DHT12 Sensor Interfacing with Linkit Smart 7688 Duo using Python/Arduino

I got the Linkit 7688 Duo couple of years back but was not able to work on it apart from getting started and programming the onboard Atmega(w/ Arduino Bootloader) using Arduino IDE video. But recently I thought of checking out the python programming aspect of it, as the MPU runs an OpenWRT based lightweight OS over which we can run any programming language as long as the limited resources available on the board are sufficient. The board comes with one MPU (MT7688) and one MCU(Atmega32U4) I am working on a video around it to use Firmata with Python to access the Atmega controller from the MPU and access connected sensors and publish the data from the sensors using MQTT(w/ Python), but this post is not about it. Over here I am writing about a little program that I worked on to test/interface the DHT12 sensor with the Atmega controller’s GPIO and access the data using Python from the MPU through the serial interface using PySerial. So let’s check out how to do so.

The GPIO layout of the Linkit 7688 DUO module is as follows,

The sensor I am going to use is DHT12 and it comes with an I2C interface. I will be connecting the sensor to the I2C interface of the Atmega32U4 microcontroller of the Linkit module. Then I will be uploading a sketch to the which will read the sensors data from the connected sensor and publish the same to through the serial/UART interface as JSON string.

Connect the DHT12 sensor to the Linkit7688 DUO module as per the following connection diagram,

Now let’s add the support for Linkit Module to the Arduino IDE, to do so you can follow this article which is pretty easy to follow.

Now let’s upload the sketch to the Atmega controller. Connect the Linkkit module to your PC using a USB cable. You might need to install the required drivers, to do so follow this article. Make sure you are connecting the PWR/MCU USB port to the PC.

The code to be uploaded to the controller is,

#include <Wire.h>
#include <ArduinoJson.h>

char data[5];
void setup() {
  // put your setup code here, to run once:
float temperature = 0.0;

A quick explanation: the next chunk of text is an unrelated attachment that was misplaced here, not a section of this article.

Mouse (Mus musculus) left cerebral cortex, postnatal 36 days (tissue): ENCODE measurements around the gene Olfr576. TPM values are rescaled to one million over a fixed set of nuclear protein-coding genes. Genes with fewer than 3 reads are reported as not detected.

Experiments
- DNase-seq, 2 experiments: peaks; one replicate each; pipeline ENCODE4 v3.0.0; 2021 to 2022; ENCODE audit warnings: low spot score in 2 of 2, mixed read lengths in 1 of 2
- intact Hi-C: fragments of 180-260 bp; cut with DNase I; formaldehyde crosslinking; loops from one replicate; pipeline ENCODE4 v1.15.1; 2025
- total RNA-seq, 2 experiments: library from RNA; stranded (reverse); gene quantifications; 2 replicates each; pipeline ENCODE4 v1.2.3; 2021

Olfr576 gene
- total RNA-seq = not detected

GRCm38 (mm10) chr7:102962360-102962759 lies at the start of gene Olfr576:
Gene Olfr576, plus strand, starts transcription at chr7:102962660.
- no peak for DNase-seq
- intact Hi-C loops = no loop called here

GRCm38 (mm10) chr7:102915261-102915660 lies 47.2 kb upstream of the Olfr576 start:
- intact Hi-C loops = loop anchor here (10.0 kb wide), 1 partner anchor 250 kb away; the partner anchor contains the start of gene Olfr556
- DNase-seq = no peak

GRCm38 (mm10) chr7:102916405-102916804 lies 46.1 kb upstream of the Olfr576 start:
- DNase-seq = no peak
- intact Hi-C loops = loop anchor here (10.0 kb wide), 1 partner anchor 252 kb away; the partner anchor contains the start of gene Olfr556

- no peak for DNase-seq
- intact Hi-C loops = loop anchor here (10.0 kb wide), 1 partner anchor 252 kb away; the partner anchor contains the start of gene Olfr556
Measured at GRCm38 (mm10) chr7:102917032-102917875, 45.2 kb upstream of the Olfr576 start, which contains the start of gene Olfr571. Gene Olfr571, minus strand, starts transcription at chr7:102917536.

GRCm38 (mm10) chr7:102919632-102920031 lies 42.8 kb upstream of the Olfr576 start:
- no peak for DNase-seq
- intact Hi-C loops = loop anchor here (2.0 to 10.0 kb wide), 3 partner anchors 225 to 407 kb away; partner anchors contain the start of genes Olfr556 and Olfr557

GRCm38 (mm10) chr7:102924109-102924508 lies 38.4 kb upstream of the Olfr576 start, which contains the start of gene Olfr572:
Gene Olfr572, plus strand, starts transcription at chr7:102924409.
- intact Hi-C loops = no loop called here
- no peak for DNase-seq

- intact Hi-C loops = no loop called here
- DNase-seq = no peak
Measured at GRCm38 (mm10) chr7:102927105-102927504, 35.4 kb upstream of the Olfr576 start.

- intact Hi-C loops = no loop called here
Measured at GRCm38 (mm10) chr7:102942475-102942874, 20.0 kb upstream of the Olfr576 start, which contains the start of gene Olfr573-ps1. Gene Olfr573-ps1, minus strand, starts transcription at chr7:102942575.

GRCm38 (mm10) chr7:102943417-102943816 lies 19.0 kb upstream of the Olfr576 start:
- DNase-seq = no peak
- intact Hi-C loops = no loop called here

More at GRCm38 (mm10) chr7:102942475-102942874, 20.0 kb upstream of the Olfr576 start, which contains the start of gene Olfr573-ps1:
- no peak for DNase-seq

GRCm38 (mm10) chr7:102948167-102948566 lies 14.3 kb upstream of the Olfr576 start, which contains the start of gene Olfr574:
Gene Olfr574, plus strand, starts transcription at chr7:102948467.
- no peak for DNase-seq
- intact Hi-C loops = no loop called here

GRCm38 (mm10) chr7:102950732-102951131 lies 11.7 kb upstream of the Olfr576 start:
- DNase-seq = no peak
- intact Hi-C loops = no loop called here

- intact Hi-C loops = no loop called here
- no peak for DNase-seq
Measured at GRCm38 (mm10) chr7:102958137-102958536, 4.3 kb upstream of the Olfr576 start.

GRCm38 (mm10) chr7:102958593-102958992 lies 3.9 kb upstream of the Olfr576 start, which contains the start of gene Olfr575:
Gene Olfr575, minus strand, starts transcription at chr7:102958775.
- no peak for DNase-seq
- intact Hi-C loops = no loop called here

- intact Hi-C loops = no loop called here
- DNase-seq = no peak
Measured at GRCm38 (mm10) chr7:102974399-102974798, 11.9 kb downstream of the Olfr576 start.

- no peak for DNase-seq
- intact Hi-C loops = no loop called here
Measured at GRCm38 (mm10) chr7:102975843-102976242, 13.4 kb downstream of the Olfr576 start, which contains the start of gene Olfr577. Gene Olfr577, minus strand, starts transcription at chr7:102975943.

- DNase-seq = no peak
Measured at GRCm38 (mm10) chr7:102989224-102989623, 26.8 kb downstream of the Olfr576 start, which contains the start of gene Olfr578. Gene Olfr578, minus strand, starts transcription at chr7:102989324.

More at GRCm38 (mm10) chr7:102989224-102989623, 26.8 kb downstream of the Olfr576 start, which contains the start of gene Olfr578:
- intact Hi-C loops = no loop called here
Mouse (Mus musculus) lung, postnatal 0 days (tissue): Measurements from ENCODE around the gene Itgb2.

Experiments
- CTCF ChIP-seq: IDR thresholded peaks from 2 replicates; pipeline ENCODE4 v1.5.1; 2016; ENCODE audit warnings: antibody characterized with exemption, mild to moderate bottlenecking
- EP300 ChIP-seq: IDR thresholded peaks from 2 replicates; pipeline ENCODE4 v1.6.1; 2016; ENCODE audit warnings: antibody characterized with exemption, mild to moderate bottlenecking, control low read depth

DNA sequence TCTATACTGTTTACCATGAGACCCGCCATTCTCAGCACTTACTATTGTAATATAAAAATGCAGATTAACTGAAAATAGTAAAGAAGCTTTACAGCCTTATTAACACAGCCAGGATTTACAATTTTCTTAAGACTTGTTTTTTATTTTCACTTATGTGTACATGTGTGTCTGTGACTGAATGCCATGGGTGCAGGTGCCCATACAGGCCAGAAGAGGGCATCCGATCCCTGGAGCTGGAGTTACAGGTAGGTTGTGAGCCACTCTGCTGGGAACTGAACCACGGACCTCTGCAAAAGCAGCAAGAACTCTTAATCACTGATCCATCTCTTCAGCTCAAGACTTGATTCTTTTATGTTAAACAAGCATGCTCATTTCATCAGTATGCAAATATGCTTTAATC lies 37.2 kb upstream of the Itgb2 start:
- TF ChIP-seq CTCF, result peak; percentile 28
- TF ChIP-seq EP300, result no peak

float humidity = 0;
StaticJsonDocument < 200 > jsonData;
char inData = '0';
void loop() {
  if (Serial1.available() > 0) {
    inData = (char) Serial1.read();
    //    Serial1.println(inData);
  if (inData == '1') {
    inData = '0';
    if (Wire.endTransmission() != 0) {
    Wire.requestFrom(0x5c, (uint8_t) 5);
    for (uint8_t i = 0; i < 5; ++i) {
      data[i] = Wire.read();

    if (data[4] == (data[0] + data[1] + data[2] + data[3])) {
      humidity = (data[0] + (float) data[1] / 10);

      byte scaleValue = data[3] & B01111111; // 
      byte signValue = data[3] & B10000000; // Fetch sign of the tempperature value 1: Negative; 0: Positive

      temperature = (data[2] + (float) scaleValue / 10); // ((data[2] & 0x7F)*256 + data[3]);
      temperature = signValue ? -temperature : temperature;

      //    Serial1.print("Temperature: ");
      //    Serial1.println(temperature);
      //    Serial1.print("Humidity: ");
      //    sprintf(jsonData, "{\"TEMP\":%.2f,\"HUM\":%.2f}",temperature,humidity);
      jsonData["TEMP"] = temperature;
      jsonData["HUM"] = humidity;
      //      sprintf(jsonData, "%.2f",temperature);
      serializeJson(jsonData, Serial1);
    } else {
      Serial1.println("Checksum/ Communication Error");

The code uses the ArduinoJson library to create a JSON string to send to the MPU. Notice over here Serial1 is used instead of the usual Serial object, that is because the Serial1 interface is used to connect to the MCU to the MPU. To read the data from the sensor  I have not used any sort of library, it’s a raw one. The code writes the data to the serial interface whenever it receives 1.

Now as the MCU is uploading data through the serial interface to the MPU, we need to write our code to send ‘1’ to the MCU and after that read the data from the serial port. To interact with the serial port in python I have used pyserial. If it is not available in your device use pip install pyserial. But of course, to do so you need to have access to the module using SSH. To set up the Linkit7688 module you can follow this video.

The python scripts loop in and send 1 to the serial port and read the data from it and print it to the console every 10 seconds. You can change the script to do whatever you want to. The script is,

import serial,io,time,json

#Initalize the serial port
ser = serial.Serial('/dev/ttyS0',9600,timeout=1)
sio = io.TextIOWrapper(io.BufferedRWPair(ser, ser))

# Loop forever to send command to Arduino and read values from it.
degree = u"\N{DEGREE SIGN}"
while 1:
    if ser.inWaiting() > 0:
        serial_data = sio.readline()
    json_data = json.loads(serial_data)
    print("Temperature: "+str(json_data['TEMP'])+degree.encode('utf-8')+"C")
    print("Humidity: "+str(json_data['HUM'])+" %RH")

Now all that is left is to run the script. If you want to run your script when the Linkit module boots up you can run the python code a service.

So, that’s pretty much all about it, thanks for checking it out.

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